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Milepost 24
CPR Galt Subdivision

What's in a Name?

We at the Credit Valley Railway Company are very proud of our name and its history. Originally, our store was located in the historic Village of Streetsville (now part of the City of Mississauga). Since we were establishing ourselves as a model railway and railway collectibles store back in 1993, it was logical to adopt a railway name that was linked to our locale.

Why we chose our name actually relates to the history of the area. Streetsville, Meadowvale, Churchville, Forks of The Credit, and Cataract are all communities located in the valley of the Credit River. In the 1880s, a railway was constructed to provide these villages with a connection to Toronto, thus giving them an outlet for the goods and materials they produced.

This railway followed the valley of the Credit River for much of its length, while branching out of the valley in order to include major communities such as Brampton. It was therefore logical to give the Credit Valley Railway its name.

Streetsville was one of the more important communities along the line. It was here that a branch of the Credit Valley Railway left the mainline and headed west towards Galt (now part of the City of Cambridge). The Junction at Streetsville between the branchline and the mainline up to Orangeville became the focus of much railway activity. Streetsville also had a number of mills and manufacturing businesses that the Credit Valley Railway serviced.

Within four years of its completion, the Canadian Pacific Railway absorbed the Credit Valley Railway into its system, with the intention of extending the branchline to Galt further west to connections all the way to Windsor.

Streetsville remained a busy junction, but the Credit Valley Railway name disappeared and ultimately became known as the CPR Orangeville Subdivision.

Thus, we thought it appropriate to name our store 'The Credit Valley Railway Company'.

We recently moved from the Village of Streetsville into a brand new 6,000+ sq ft facility just minutes away from our previous location. The new location for our store was chosen because of its ease of access from major highways, the large parking area, and the design of its space. Our new location enables us to carry more products, offer more services and conduct our business more efficiently. Customers who visit us for the first time usually say “Wow!” when they first walk through our doors.

What about other railway names?
The Canadian Pacific Railway was created as a private corporation to connect the new Dominion of Canada with the Pacific Ocean and hence markets in the Far East. The Canadian National Railways, on the other hand, was created from merging a number of bankrupt railway systems, which the Government of Canada had absorbed. The Canadian government strongly believed that these railways were needed to preserve access to many parts of the country. Both of these railway companies eventually acquired many local railways to act as feeder lines to bring commerce to the main lines and thence to major markets.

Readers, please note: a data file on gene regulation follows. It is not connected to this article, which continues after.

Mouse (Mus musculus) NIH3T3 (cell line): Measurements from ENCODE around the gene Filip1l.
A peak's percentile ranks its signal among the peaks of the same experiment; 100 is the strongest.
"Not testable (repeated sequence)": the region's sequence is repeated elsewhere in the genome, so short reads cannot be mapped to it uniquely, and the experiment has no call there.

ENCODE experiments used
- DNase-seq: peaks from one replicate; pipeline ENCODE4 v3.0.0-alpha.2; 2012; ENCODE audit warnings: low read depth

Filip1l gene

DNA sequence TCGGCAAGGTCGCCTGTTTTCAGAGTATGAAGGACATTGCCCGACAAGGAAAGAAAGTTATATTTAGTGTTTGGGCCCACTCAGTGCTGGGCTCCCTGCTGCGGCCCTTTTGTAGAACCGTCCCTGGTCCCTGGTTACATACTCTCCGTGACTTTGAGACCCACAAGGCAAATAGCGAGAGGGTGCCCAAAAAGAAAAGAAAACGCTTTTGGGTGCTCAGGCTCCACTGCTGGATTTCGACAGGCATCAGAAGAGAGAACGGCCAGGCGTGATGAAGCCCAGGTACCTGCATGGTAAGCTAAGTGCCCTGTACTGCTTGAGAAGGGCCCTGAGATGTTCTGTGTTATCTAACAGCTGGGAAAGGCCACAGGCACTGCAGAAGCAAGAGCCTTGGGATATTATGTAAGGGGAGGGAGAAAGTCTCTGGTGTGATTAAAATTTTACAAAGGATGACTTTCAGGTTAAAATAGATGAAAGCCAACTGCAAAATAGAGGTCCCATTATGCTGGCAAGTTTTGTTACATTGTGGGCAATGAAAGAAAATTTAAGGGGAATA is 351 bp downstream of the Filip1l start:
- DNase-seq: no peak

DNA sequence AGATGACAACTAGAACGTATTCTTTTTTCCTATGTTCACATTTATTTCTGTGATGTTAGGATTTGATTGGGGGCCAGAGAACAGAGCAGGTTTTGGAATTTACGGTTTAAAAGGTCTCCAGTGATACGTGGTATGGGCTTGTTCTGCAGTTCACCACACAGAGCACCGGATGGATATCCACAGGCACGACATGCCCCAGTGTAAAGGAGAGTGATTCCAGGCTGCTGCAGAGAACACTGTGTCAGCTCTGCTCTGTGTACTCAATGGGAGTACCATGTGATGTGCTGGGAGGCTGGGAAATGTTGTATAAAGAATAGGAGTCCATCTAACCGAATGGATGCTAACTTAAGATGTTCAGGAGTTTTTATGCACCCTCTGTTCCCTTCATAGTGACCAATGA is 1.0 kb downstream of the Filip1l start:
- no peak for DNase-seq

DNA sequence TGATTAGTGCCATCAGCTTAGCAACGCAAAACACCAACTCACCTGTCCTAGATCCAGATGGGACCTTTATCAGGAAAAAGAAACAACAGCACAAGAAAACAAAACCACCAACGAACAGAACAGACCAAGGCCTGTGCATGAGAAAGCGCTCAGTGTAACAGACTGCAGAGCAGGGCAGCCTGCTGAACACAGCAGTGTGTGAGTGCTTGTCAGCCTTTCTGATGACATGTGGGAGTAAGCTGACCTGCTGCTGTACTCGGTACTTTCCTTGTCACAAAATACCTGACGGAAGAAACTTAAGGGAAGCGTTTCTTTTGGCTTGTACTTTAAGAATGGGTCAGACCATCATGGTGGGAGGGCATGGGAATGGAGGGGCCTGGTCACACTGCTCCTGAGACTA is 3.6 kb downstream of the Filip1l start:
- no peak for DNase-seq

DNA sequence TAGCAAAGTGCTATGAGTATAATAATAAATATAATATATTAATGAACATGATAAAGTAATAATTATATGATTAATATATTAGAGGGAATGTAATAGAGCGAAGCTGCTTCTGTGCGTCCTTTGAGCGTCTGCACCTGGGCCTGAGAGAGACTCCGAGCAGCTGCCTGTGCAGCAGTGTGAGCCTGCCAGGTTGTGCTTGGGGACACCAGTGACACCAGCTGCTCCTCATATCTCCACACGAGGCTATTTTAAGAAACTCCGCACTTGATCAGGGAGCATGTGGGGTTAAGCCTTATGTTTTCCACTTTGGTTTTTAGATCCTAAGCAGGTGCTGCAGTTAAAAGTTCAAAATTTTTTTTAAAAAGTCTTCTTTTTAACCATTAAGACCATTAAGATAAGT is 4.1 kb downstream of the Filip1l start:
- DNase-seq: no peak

Some little branch lines originally had names that indicated the location of the railway, and sometimes the goals of the founding fathers. Unfortunately, many of their goals were never reached.

The Brockville, Westport, and Sault Ste Marie Railway was intended to connect Brockville on the St Lawrence River to Lake Superior. However, it only managed to reach Westport, about fifty miles away.

The Coburg and Peterborough Railway connected those two towns. The connection did not last long as the causeway constructed across Rice Lake was destroyed by winter storms only a few years after completion.

The Kingston and Pembroke did connect those cities, but bypassed most of the communities close to the line. Since the founding fathers of this railway were lumber mill owners, the main line was constructed from one stand of timber to the next. Serving the nearby communities was only an after thought, so short branch lines ran to each of the communities from the main line. Passenger service was so slow that the locals referred to the Kingston and Pembroke (K&P) as the “Kick and Push.”

Some Railways were just named after their owners. Examples include The Standard Chemical Railway and The Trout Creek Lumber Company Railway.

Consider a name for your Railway
Create a name for your own model railway can be a creative process. Pick any two place-names, or any two family names, or a business name that interests you, and create a name from them. Another option is to build a branch line railway from a real town to an imaginary locale. For example, the town of Stratford on the CNR could interchange with a fictional short line railway linked to the fictitious town of Trafalgar. What would its name be? Ontario Midland Railway? Or how about a line from Brussels, Ontario to the fictional town of Sprouts, Ontario? Call it The Green Line?

What is in a name? A lot of fun if you wish to create one.